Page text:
That being said, I was on RapGenius the other day referencing lyrics from Jay Z’s American Gangster album during a heated debate with a friend over the top Jay Z albums of all time (I’ve got American Gangster sitting at #2 right after Reasonable doubt, if you disagree I bet my next MusicDash paycheck I’ll prove you wrong).

I digress, while on RapGenius I somehow stumbled upon the lyrics for an Indie Rap artist by the name of IsaiahG. Just based upon the lyrics alone I found myself wandering over to his Soundcloud to hear what the actual song sounded like and to my surprise I found myself even more amazed.

Needless to say I became an immediate fan. The sound, the imagery of the lyrics, the delivery of his flows. The last time I heard an Indie Rap Artist with a sound this unique and raw talent such as this, they went on to become one of the highest selling rap artists of my generation shortly after crossing over into mainstream.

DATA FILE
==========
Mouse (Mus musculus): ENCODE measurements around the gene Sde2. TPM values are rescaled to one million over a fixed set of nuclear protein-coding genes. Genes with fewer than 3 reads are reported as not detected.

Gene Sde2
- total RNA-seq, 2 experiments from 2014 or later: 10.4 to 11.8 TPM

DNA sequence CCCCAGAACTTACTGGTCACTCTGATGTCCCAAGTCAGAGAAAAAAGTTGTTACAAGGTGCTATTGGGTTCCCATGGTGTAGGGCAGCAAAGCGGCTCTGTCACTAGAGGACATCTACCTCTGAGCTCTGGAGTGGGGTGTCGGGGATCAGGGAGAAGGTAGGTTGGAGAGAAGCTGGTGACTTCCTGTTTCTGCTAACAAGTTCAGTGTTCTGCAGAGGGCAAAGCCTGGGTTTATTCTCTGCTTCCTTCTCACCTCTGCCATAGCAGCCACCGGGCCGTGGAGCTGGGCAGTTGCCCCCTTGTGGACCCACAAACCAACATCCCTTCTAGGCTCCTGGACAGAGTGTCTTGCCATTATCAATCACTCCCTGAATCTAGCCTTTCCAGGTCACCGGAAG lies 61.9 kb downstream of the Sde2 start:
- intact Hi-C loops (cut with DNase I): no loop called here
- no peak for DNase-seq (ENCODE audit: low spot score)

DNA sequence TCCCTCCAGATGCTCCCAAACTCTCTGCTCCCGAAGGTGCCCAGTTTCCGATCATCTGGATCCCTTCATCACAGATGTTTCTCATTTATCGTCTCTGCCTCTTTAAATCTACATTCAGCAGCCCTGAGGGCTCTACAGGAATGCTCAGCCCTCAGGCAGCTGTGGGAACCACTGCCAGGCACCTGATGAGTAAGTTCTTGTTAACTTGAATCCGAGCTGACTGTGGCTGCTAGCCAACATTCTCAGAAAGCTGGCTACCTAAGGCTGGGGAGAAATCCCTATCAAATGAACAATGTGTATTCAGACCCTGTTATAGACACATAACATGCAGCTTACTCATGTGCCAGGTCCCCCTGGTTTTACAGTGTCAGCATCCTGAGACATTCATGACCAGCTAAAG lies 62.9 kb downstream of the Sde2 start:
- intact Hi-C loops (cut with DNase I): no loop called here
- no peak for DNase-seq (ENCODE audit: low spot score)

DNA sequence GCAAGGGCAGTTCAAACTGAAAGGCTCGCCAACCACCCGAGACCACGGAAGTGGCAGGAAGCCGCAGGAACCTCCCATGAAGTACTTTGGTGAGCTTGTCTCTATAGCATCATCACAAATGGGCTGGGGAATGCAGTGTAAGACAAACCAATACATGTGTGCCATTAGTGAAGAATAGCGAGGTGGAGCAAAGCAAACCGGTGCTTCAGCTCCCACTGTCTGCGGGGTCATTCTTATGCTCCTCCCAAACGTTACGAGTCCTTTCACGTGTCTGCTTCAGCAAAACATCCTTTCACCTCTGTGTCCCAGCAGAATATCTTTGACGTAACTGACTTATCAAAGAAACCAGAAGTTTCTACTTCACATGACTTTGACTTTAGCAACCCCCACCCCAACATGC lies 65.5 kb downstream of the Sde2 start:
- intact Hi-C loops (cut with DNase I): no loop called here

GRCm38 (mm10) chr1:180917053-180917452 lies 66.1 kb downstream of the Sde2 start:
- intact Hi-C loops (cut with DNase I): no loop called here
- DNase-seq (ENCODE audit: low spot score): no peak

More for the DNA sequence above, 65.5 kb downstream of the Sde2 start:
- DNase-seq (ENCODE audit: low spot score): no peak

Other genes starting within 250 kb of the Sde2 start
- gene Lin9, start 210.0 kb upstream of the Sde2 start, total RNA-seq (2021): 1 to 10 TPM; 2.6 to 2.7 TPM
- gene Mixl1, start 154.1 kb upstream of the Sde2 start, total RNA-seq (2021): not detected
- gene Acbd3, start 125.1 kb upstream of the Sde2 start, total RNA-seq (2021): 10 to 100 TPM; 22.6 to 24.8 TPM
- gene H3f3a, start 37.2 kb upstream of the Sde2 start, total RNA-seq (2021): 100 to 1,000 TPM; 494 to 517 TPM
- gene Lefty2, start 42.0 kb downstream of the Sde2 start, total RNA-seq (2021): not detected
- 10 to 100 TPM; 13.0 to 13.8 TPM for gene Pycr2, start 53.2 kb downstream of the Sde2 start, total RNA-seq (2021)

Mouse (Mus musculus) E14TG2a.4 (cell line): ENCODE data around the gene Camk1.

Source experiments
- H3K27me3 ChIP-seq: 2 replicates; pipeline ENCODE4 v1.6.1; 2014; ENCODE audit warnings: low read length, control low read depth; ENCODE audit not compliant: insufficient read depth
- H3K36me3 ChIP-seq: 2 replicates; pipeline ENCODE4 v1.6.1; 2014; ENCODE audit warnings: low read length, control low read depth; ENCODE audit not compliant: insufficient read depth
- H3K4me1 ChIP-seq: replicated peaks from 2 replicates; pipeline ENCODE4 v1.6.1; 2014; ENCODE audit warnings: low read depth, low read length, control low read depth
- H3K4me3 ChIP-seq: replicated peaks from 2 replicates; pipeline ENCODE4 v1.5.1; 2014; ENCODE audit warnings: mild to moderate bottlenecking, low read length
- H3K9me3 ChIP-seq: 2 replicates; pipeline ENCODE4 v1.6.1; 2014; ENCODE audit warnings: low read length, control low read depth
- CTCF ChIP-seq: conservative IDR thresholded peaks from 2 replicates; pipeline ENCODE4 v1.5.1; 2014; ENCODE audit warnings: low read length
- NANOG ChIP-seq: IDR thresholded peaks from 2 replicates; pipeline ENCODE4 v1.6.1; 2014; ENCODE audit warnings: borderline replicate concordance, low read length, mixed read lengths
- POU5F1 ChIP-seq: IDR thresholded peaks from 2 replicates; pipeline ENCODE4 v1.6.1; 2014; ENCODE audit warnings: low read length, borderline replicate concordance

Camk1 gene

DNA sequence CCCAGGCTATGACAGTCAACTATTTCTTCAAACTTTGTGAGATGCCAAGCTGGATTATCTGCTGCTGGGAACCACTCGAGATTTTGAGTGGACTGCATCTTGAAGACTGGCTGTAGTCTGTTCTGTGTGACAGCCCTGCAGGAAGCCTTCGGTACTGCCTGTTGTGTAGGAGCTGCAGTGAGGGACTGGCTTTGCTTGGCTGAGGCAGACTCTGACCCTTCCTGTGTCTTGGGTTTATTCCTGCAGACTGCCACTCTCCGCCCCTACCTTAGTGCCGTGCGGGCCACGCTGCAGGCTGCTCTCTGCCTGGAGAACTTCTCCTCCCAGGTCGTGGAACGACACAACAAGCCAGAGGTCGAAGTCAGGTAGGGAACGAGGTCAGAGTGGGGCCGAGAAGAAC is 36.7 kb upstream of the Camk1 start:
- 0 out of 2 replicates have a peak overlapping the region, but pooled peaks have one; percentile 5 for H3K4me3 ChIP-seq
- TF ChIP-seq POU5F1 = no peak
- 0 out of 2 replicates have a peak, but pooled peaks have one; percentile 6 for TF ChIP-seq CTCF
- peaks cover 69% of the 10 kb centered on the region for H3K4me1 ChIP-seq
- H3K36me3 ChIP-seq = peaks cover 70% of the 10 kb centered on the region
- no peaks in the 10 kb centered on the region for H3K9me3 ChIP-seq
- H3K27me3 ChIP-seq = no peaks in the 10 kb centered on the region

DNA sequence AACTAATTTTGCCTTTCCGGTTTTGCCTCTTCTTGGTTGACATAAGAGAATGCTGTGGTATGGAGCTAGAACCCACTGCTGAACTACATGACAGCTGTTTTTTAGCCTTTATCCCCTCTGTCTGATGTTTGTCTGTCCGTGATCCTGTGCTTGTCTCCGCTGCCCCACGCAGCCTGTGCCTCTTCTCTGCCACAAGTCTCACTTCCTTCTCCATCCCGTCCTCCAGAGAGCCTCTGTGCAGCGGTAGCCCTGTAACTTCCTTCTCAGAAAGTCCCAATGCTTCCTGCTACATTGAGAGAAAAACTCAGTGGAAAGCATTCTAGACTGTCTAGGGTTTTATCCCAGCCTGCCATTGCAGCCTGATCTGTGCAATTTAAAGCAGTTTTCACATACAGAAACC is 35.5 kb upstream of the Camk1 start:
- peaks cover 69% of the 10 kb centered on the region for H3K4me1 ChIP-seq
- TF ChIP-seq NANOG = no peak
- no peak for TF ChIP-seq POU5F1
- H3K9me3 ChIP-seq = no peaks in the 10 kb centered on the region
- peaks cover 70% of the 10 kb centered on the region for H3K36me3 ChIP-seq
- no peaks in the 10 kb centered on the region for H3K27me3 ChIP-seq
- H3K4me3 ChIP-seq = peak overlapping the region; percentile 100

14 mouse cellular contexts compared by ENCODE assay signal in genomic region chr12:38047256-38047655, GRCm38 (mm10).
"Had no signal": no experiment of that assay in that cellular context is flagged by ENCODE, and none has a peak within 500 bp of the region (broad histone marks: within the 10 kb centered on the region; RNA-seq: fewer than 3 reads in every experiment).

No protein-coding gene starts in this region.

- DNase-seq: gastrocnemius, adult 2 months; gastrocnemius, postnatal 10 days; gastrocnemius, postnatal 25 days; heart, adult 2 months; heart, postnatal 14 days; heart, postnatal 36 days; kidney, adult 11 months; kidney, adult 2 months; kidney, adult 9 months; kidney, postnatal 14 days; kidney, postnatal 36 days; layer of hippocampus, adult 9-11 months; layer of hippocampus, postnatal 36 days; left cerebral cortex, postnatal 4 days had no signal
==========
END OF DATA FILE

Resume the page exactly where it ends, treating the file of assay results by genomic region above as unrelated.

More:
IsaiahG hails from Chicago and you can hear that in his music. He embodies the socially conscious lyricism that we’ve grown accustomed to hearing from Kanye West, Common, Lupe Fiasco and many other of the great Rap artists who all got their start in Chicago.

IsaiahG’s latest single, ‘Loan Le’ is a great example of what makes his sound so different.  You hear his unique flows and unorthodox deliveries over chill disco-future instrumentals and he raps lines like:

‘Even though my actions are affirmative/It seem like my name never matched with a superlative’

‘Then we get in the both, while we spitting the truth about all the bull I’m alliterate to/I’m admitting it boo, dope is hidden in you, and a bunch of other stuff I don’t have synonyms to’

the combination of this creates a sound that make’s IsaiahG refreshingly different from other Indie Rap artists in his class.